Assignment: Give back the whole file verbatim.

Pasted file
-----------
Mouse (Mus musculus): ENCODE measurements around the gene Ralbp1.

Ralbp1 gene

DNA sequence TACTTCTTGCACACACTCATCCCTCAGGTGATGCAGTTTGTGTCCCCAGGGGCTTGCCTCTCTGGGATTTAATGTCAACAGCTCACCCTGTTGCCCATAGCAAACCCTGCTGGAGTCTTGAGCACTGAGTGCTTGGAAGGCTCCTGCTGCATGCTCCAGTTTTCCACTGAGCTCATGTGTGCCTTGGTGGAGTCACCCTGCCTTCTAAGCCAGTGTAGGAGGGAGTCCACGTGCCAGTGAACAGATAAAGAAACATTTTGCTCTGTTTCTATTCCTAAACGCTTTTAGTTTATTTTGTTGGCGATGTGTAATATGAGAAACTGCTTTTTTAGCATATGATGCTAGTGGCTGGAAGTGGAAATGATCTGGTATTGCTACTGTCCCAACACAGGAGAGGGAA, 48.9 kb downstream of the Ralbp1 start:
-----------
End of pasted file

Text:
Mouse (Mus musculus): ENCODE measurements around the gene Ralbp1.

Ralbp1 gene

DNA sequence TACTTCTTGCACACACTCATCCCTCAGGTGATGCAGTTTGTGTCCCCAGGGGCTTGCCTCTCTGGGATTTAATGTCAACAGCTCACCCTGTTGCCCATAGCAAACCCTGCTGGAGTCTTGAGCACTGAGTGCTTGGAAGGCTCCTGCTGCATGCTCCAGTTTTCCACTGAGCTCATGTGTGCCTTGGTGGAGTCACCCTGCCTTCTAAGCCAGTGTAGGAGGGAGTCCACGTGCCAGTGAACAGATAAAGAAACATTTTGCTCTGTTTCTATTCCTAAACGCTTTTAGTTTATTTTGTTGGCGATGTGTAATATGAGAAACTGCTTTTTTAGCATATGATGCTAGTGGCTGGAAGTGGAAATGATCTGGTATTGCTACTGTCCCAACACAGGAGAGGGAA, 48.9 kb downstream of the Ralbp1 start: